22 of 25 people found the following review helpful
Best Hardy to start,
By A Customer
This review is from: The Woodlanders (Penguin Popular Classics) (Paperback)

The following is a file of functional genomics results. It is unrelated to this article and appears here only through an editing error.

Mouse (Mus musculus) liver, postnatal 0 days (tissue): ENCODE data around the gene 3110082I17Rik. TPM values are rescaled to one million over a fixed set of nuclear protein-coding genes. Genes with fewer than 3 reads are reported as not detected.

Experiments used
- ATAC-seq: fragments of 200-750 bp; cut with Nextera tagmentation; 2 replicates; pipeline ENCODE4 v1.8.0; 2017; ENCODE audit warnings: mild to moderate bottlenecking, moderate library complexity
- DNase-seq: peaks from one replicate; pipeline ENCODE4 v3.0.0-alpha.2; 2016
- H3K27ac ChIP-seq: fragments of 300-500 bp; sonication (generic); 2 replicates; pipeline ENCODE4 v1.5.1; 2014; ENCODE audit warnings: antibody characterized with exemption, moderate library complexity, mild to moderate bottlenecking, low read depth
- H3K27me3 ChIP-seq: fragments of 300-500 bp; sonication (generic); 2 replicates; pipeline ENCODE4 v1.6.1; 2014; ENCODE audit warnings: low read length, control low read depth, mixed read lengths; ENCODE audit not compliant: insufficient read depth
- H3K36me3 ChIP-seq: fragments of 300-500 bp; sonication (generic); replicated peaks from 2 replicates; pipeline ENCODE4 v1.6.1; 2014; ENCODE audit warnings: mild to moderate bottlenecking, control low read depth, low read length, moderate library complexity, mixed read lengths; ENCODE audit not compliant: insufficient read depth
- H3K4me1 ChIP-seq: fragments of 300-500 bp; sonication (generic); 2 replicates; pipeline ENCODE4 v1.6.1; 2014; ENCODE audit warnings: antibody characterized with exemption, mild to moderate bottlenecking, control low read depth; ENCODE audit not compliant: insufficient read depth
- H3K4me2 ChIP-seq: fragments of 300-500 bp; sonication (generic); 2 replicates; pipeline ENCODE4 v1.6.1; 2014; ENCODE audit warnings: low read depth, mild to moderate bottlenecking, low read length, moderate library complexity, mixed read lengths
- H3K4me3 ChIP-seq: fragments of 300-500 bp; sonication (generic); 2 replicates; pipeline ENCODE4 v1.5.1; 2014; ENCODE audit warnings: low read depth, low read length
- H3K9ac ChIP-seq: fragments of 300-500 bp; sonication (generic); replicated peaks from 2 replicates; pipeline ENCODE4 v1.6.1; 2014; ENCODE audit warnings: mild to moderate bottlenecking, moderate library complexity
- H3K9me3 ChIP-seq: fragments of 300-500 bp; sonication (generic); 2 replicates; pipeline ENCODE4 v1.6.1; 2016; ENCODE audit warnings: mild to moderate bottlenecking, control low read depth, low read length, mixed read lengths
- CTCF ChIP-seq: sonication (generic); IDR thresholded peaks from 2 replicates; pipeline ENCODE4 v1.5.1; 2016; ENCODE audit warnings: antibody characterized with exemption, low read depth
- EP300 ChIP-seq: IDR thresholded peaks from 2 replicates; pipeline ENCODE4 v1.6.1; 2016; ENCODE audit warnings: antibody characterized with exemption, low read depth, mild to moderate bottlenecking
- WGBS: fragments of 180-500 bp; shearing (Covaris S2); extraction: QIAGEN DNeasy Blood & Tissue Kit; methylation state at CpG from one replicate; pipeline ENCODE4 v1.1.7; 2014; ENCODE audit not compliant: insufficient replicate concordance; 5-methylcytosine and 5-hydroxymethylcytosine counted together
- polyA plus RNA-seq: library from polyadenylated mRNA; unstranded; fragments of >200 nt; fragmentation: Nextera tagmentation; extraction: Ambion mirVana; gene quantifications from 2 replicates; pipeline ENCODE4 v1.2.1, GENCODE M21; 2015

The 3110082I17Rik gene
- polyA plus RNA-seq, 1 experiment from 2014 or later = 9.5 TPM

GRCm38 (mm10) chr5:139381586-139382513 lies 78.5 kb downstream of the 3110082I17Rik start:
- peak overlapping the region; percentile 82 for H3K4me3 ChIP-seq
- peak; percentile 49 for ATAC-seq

There are several writers like Hardy, whose hard, yet ultimately humane, eye is not for everyone. They last, but they don't pick up too many honours in their own lifetimes and they never have the mass popularity of either Dickens or Austin. Both those geniuses also had the knack of appealing to a broad audience without frightening it. Hardy frightens you. He certainly discomforts you and refuses to let you suck your thumb. The only element of escapism in him, really, is the scenery itself! And that's an escape we all make, given the chance, from time to time. He keeps his eye on the subject. He tells you things you might not otherwise want to know and he tells a powerful version of the truth. All 'lads' should read Hardy so that they know what a realistic, 'hard-edged' writer is really like. Hardy despaired after the failure of Jude and happily for us went back to writing poetry, but, like George Meredith or George Gissing or today's DeLillo or Moorcock, Hardy is just too unsentimental for the average reader. The opposite of sentimentality is not swagger and aggression or a catalogue of terrors, but this -- a good-hearted, wise man with a wonderful eye who really can tell the wood from the trees! And to push the comparison harder than Hardy would ever have done, if you don't know Hardy, this is a very smooth entry into the dark, sometimes dramatically bright, forest that is Hardy's genius and a place where all lovers can come. And where they will always learn something to their advantage.